My view,
    The only reason Canadian oil is priced lower than market is the inland location of the oil source and the cost of transporting it to refineries(via rail or truck).
    If the pipeline is completed through to the Gulf of Mexico the cost of moving it to refineries becomes less than the cost of transporting it by rail or truck. Therefore the value of oil as it reaches the Gulf is worth market price. The difference (less cost) will be reflected as an increase in price per barrel.
    Apr 3 10:46 AM | Likes Like |Link to Comment
  • As Pres. Obama weighs approving the Keystone pipeline (TRP), a recent series of energy mishaps, including a spill in Arkansas from a pipeline owned by Exxon (XOM), aren't helping the pro-pipeline cause. The administration isn't saying how the spill is affecting its thinking. Yet a larger spill from a train in Minnesota last week drew little criticism, even as oil pipelines carry far more crude and have fewer leaks per mile. [View news story]
    Here is how I see the dilemma.
    The key beneficiary in extending the XL pipeline is Canada and not the USA. Completing the pipeline from Canada to the Gulf of Mexico provides Canada with a more efficient way to ship their land locked oil product through to a shipping port.
    Today the cost of getting their oil to a shipping location causes the price of Canadian oil to sell at a significant discount to other world market oil.
    That makes the USA, Canada's primary outlet and beneficiary for its oil due to the geographic relationship between the two.

    If the pipeline is completed through to the Gulf of Mexico the price of Canadian oil will immediately improve and the USA will no longer be the logical outlet for Canadian oil, swinging the benefit equation to Canada and not the United States. Our cost will actually go up.
    So the Presidential decision rests on jobs for American workers and improving the American economy short term at the expense of higher oil prices for Americans long term.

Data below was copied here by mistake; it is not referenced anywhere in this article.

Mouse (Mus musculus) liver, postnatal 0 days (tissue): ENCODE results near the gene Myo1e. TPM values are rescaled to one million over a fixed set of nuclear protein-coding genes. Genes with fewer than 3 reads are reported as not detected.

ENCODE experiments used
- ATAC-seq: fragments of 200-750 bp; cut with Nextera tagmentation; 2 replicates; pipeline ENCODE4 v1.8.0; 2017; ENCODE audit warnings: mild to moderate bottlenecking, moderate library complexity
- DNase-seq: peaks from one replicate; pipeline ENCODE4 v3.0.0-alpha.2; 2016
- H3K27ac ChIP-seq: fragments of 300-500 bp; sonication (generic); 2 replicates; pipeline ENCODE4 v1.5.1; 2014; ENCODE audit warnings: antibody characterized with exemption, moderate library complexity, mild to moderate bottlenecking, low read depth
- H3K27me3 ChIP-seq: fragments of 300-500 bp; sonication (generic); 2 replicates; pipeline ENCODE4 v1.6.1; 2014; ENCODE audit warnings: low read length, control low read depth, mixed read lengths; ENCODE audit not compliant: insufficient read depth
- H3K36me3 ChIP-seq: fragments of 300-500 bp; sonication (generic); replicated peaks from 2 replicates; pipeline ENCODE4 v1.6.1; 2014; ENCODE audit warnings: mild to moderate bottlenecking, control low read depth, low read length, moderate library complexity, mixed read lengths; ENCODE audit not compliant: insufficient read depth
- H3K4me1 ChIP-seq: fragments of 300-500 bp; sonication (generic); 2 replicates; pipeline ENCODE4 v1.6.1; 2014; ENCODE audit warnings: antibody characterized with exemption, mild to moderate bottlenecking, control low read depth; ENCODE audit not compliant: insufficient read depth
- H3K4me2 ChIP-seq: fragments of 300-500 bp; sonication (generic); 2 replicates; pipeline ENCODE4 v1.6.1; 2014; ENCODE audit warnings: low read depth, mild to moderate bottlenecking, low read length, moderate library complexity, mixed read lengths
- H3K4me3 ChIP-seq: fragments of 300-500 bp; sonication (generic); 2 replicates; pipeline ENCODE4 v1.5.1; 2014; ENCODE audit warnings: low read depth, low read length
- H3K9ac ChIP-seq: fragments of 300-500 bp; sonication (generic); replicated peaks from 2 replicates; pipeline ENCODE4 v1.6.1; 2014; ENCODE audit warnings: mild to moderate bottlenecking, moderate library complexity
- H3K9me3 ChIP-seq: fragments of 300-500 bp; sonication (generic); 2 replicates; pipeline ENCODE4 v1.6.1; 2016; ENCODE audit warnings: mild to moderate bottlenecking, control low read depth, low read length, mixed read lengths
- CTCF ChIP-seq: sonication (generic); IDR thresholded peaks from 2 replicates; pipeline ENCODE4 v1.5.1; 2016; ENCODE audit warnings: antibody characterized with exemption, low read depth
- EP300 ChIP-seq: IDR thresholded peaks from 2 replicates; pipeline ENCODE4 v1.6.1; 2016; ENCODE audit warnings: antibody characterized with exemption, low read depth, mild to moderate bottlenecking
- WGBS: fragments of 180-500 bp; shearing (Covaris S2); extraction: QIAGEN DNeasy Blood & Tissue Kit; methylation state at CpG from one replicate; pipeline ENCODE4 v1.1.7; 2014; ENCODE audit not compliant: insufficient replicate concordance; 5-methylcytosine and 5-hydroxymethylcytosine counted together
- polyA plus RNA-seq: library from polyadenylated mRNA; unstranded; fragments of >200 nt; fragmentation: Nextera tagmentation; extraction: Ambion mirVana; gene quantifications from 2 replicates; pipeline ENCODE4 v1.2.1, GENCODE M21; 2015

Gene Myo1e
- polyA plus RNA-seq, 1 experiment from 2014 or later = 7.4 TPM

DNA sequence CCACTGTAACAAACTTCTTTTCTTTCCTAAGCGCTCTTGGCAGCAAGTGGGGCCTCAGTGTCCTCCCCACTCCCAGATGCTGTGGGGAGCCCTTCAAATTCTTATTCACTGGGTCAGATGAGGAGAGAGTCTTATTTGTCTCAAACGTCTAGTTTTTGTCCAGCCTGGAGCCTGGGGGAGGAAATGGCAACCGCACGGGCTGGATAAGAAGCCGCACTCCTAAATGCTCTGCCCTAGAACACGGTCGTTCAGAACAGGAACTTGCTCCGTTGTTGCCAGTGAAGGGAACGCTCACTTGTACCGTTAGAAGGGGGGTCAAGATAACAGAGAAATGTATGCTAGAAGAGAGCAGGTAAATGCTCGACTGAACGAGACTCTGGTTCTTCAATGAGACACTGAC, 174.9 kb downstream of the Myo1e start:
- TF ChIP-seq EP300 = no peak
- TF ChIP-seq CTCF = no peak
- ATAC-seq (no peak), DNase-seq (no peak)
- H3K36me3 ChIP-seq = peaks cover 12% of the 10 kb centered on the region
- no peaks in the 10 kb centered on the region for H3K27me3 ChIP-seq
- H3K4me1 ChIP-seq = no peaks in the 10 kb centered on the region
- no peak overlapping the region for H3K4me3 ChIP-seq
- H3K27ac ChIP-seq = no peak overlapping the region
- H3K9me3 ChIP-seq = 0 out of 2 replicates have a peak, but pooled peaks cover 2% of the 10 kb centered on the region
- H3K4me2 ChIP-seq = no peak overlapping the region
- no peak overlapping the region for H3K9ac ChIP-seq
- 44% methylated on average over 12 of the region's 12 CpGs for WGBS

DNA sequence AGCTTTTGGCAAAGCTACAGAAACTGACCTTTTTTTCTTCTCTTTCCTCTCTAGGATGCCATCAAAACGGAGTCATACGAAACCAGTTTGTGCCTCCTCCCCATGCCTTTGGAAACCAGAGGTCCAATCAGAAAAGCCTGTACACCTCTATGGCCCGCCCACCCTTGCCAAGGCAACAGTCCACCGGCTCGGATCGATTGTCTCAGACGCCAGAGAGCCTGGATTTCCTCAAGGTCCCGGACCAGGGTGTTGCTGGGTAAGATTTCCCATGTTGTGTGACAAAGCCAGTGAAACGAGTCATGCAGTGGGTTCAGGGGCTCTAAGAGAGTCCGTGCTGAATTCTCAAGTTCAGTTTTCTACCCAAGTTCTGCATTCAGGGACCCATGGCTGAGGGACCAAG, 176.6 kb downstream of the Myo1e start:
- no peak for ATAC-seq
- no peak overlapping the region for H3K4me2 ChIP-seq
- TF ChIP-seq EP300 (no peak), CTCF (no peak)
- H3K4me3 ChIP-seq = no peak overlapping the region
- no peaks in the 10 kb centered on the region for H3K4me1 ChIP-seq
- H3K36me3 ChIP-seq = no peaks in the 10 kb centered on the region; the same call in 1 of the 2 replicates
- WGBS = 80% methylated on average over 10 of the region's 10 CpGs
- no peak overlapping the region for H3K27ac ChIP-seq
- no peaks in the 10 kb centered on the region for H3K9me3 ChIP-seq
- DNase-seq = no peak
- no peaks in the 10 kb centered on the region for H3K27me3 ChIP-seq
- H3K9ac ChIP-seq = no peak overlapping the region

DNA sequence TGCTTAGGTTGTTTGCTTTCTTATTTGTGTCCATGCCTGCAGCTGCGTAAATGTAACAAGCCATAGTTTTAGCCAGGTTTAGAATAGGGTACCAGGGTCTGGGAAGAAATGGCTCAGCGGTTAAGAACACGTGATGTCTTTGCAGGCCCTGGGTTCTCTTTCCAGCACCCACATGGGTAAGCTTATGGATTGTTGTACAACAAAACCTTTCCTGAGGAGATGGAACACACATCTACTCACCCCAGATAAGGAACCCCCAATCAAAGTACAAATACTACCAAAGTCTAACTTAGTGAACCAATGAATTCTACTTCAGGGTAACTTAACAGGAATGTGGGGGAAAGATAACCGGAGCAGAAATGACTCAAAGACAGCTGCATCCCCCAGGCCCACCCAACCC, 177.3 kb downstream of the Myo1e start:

I believe the decision is clear, build the pipeline, create American jobs, improve tax revenue and the economy with Americans paying the going rate for oil.
    I predict the President will deny or delay the decision because he is not focused on and has a history of not wanting to create wealth but distributing it even at the expense of middle class workers.
    Apr 2 12:29 PM | 2 Likes Like |Link to Comment
  • Fundamentals Could Push Bank Of America To $18 In The Next 12 Months [View article]
    Dave,

    Based on your disclaimer, It seems to me you do not have enough conviction in your own analysis to own any BAC shares. Isn't 47% return in one year enough to convince you to invest? What rate of return would it take for you to put some money to work. Obviously you uncomfortable with your assumptions. If true, which ones?
    What is it that am I missing??
    Mar 22 02:14 PM | 3 Likes Like |Link to Comment
  • Bank Of America Certainly Did Not Fail Shareholders [View article]

    Josh,
    There is nothing in your article that has not been expressed before.
    I think this topic is well spent.
    Mar 20 02:13 PM | Likes Like |Link to Comment
  • A Word Of Caution About Bank Of America's Share Buyback [View article]
    I agree with all Four (4) points expressed above.

    Thank you for clarifying your position.

    Your point #4 adds a much different view than one can interpret from reading your original commentary.
    I suspect that waiting for the "show me" timeframe to purchase BAC shares would not be productive.
    Mar 18 08:56 PM | 2 Likes Like |Link to Comment
  • Bank Of America: No Dividend Increase, No Worries [View article]
    Hopefully you've learned something. Management has to decide what is best for the Company. They are not in place to provide dividend income to those that want it when they want it. You have done the right thing for yourself. You sold your shares because you were disappointed the bank did not increase their dividend and that was your prerogative.
    If dividend income is what you seek or need BAC is not for you at this time. There are many utilities that can provide more safety and substantially more dividend yield.
    The bank management team acted in the best interest of both the bank and it's shareholders.
    The comments to date have been in support of the bank actions. Certainly you should be able to accept there might be another viewpoint.
    Mar 18 12:35 PM | 1 Like Like |Link to Comment
COMMENTS STATS
22 Comments